We want to trust a three-time chairman of the NASDAQ, a notable philanthropist, a well-respected figure in his religious community, and a devoted husband and father. We hope that the unbelievable returns he is promising on our investments are true.
We want to trust the world’s youngest self-made woman billionaire and a member of the Harvard Medical School Board of Fellows, who peppered the covers of countless magazine covers for her next-gen invention. We hope that her genius will save lives.
We want to trust Fortune magazine’s CFO of the Year award winner who helped lead the world’s largest natural gas supplier. We hope that his financial acumen will yield profits and sustain a workforce.
We want to trust a Silicon Valley entrepreneur testifying on Capitol Hill and imploring for more regulatory oversight. We assume that if his parents are law professors at one of the top schools in the country, then surely he is a law-abiding, model businessman. We hope that crypto investment will pay off and we will be part of the next big thing.
In fact, we don’t just want to trust Bernie Madoff, Theranos’ Elizabeth Holmes, Enron’s Andrew Fastow and FTX’s Sam Bankman-Fried, we inherently do. And where there may be gaps in that trust, we have hope because of the promise of the returns.
Unfortunately, when that type of trust is there, the measures we would typically take to ensure we are making a good decision fly right out the window. It is in these situations and relationships, where inherent trust lives and hope thrives, that we must go beyond trusting.
Here are a few things you must verify before investing time, money, trust and hope in a person or company:
- Reputation: Ponzi schemes like the one perpetrated by Madoff and the reason why Holmes made such far inroads with large corporations and notable investors depended heavily on their respective reputations and the people who could vouch for them. Beyond the immediate circle of trust, it is imperative to pierce the veil of those who always have good things to say and explore all sides of a public presence. In many instances, it is important to conduct ongoing monitoring of a management team and company activity with discreet human intelligence inquiries with sources both currently and formerly associated with the company.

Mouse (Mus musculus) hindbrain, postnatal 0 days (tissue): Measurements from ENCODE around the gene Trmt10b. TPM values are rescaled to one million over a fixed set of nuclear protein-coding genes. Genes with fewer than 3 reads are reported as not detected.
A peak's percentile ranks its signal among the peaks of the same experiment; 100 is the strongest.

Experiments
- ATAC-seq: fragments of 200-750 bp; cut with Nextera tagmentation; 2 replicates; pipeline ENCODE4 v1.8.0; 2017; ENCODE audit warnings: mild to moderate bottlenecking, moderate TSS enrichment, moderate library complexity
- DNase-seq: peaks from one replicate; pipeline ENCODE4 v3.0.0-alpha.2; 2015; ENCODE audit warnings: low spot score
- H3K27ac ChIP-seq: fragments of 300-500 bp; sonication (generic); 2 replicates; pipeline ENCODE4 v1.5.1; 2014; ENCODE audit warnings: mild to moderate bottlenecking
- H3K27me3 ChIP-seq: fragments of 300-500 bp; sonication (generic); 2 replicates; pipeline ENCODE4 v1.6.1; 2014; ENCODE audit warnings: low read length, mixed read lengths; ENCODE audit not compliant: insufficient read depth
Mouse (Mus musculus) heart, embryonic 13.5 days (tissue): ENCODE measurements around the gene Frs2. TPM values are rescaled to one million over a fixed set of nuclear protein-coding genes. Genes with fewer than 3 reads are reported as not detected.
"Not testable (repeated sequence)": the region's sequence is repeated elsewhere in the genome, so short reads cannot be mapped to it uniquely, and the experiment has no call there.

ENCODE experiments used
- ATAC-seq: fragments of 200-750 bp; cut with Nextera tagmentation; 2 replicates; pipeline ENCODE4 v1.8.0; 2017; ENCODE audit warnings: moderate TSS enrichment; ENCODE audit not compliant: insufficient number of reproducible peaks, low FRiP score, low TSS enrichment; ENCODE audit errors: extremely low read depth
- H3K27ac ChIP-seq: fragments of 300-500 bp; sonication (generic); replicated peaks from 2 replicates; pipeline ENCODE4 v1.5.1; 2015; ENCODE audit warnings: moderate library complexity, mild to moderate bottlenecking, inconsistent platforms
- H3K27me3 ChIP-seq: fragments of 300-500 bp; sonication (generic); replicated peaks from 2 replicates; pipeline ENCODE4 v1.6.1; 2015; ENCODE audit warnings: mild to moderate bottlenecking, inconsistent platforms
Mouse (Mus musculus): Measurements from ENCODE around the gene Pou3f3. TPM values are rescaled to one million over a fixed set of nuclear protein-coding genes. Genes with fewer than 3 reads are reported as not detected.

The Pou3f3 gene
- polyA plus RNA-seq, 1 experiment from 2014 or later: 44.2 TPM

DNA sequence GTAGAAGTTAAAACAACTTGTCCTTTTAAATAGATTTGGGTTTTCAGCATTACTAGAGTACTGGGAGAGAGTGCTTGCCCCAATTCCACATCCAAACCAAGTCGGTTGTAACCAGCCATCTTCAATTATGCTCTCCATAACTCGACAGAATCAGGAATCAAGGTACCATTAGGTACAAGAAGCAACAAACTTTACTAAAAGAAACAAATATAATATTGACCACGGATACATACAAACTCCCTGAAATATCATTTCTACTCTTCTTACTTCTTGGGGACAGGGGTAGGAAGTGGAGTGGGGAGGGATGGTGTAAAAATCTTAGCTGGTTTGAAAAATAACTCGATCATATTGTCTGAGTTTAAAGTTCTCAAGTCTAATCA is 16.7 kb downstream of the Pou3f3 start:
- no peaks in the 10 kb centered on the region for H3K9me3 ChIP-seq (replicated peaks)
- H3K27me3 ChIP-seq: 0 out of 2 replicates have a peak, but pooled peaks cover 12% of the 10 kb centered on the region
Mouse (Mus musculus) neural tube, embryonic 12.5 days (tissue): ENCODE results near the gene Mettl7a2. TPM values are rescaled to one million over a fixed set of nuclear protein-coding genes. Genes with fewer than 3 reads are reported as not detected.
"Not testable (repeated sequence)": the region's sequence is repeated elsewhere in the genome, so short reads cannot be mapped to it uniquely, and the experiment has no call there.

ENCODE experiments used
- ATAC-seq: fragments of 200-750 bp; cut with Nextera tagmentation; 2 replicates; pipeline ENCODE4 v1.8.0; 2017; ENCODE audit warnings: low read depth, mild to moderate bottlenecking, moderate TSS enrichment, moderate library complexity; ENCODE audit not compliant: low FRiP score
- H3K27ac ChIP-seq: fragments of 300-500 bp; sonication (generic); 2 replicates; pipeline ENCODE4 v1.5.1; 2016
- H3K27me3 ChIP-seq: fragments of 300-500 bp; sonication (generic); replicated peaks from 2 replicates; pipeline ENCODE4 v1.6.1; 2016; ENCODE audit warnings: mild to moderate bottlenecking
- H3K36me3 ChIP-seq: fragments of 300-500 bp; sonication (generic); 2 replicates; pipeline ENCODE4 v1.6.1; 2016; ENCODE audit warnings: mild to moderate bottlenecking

- Education and Work Experience: George Santos isn’t the only person to “embellish” on a résumé. In fact, more than 50% of people in the U.S. admitted to lying on their CVs at least once, according to StandOutCV. Trusting what is on the page isn’t enough, even when you personally know someone, or have limited time or resources. The best practice is to verify university attendance with a registrar and call former employers to verify not just employment, but conduct, reviews and character.
- Litigation History: Evaluating the legal history of an individual could uncover a pattern of actions. Has the individual been sued on multiple occasions for allegations of breach of contract or fraud? Conversely, do they frequently pursue legal action against others and are litigious in general? Do they hide behind LLCs and corporate entities when pursuing the legal action?
- Business Partnerships and Investments: Associations are just as important to consider regardless of the degrees of separation. Whether the individual is a silent business partner or an active investor, considering the nature of the investments and obtaining feedback from failed partnerships may help build out a full picture of one’s professional character.
- Financial Track Records: Beyond litigation, a pattern of adverse financial history such as frequent tax liens and bankruptcy records can be important factors in determining one’s reliability.
As forensic accountant and Madoff trial expert witness Bruce Dubinsky said in Netflix’s “The Monster of Wall Street,” the latest documentary about Madoff’s crimes, “There will be another Bernie Madoff in the future. That will happen. Mark my words.” He wasn’t wrong. Only this one is pleading not guilty.